Course 106: Core vs. Noncore Investments
What Makes a Core Mutual Fund?
In this course
1 Introduction
2 What Makes a Core Mutual Fund?
3 What about Core Stocks?
4 How Big Your Core Should Be

The stock market is dominated by large companies; such firms account for roughly three fourths of the value of the U.S. market. Assuming that you’d like your portfolio to participate in the movements of the broad U.S. market, as opposed to just a small sub-section of it, you’ll want to use a large-company-focused fund as your core stock holding.

Large-cap blend funds, which own big companies with middle-of-the-road stock prices, are core stalwarts. Large-blend funds usually don't lead performance lists, but they're even less likely to bring up the rear. They're boring, which makes them ideal core choices.

For cautious investors, a conservative large-value fund may be an even better option. These funds invest in big, well-established companies with stocks that are cheap relative to those of other large caps; they may also focus on dividend-paying firms. Historically, that focus on slow-growing, generally steady companies has earned large-value funds the lowest risk scores of any of the Morningstar style categories.

But wait. If large-cap funds are good core holdings, why not large-growth funds? These funds typically focus on large companies with the potential to grow more rapidly than the broad market.

Although there are exceptions, large-growth funds don't have the best temperament for core holdings; they tend to have bigger mood swings than their blend or value counterparts. Their highs are nice--they mean higher returns at certain points in time--but when they're down in the dumps, that spells bigger losses than you might want at the heart of your portfolio.

If the allure of large-growth funds is just too powerful, go ahead and invest in one. But invest in an equal amount of money in a large-value fund, too. Owning both is about the same as investing in a large-blend fund.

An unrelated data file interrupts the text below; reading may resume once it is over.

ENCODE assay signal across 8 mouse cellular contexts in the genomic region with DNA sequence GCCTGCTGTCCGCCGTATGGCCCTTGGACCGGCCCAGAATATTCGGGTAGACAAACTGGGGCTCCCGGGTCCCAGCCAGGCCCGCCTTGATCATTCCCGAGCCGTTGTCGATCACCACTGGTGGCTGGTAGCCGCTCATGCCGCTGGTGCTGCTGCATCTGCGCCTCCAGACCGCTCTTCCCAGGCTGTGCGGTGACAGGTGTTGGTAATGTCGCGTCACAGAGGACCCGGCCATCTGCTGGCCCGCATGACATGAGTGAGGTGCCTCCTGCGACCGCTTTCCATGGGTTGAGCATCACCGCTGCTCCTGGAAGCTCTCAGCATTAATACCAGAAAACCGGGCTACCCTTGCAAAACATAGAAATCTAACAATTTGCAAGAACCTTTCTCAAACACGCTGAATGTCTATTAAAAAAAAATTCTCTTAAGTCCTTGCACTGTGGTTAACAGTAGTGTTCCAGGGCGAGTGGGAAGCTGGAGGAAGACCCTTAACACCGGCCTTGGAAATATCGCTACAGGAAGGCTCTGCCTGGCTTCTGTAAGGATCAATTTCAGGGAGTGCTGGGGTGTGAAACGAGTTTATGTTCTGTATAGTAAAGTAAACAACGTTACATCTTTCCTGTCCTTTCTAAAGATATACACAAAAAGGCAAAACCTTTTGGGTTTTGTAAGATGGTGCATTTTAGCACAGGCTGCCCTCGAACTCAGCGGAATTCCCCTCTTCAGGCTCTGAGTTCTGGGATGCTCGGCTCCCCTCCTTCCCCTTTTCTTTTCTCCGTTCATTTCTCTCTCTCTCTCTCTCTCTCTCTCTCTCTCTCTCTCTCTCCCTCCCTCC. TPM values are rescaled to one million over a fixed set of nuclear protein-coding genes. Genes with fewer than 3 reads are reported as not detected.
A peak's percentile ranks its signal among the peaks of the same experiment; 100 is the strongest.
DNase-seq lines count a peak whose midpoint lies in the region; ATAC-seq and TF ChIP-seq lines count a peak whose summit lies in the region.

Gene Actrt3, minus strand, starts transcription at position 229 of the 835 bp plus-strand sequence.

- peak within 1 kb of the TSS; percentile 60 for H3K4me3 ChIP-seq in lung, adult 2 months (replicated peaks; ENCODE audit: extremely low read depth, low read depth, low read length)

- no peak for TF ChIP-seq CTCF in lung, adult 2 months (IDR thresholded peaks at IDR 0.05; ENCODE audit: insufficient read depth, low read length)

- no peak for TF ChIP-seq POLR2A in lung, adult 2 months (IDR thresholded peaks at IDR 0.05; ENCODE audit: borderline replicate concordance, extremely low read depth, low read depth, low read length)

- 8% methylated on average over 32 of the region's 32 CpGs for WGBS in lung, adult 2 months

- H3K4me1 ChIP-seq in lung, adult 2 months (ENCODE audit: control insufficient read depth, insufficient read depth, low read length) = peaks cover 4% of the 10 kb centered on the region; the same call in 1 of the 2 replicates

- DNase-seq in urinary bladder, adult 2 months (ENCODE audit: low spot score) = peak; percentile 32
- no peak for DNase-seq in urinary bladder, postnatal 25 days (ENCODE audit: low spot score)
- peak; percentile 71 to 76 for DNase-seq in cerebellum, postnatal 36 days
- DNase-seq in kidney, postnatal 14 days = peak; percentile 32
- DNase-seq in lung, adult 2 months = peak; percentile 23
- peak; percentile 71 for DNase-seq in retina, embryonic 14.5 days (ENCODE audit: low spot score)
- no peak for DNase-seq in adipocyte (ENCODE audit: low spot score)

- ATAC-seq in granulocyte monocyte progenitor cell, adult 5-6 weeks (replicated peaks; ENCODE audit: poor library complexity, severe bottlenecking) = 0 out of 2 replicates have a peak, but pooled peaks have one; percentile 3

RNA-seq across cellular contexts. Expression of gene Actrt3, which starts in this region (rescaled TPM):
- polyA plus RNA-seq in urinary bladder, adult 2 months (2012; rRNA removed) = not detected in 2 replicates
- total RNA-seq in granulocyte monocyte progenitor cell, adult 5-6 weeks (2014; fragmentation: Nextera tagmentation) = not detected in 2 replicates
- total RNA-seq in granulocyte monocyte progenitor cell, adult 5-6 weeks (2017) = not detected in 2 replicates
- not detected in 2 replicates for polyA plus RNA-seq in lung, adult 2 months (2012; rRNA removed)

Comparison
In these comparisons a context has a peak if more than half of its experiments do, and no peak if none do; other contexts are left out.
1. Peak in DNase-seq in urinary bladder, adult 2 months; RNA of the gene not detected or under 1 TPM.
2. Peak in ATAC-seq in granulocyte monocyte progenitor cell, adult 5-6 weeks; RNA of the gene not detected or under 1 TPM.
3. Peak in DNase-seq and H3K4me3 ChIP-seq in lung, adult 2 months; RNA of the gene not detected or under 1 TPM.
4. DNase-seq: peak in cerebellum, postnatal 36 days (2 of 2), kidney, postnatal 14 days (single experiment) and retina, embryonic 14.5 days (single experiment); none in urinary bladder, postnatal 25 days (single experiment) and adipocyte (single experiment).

You might want to include a foreign-equity fund as a core holding, too. That way, you aren't staking everything on the U.S. market. The fund should focus on the world's developed markets, investing in leading companies, just as your core U.S. funds do. Before investing in a foreign fund, be sure to take Funds 305: Choosing an International Fund, Part 1 and Funds 306: Choosing an International Fund, Part 2.

Finally, a bond fund might make a good core holding if your asset allocation calls for it. Stick with bond funds that invest in high-quality securities. Focus on those that favor intermediate-term bonds. Why? Because the longer a fund's maturity, the more volatile its returns generally are. You can capture much of the return of a long-maturity fund with an intermediate-maturity fund, but with a lot less volatility.

Before investing in a bond fund, be sure to take Funds 307: Examining a Bond Fund's Portfolio, Part 1 and Funds 308: Examining a Bond Fund's Portfolio, Part 2.

Next: What about Core Stocks? >>


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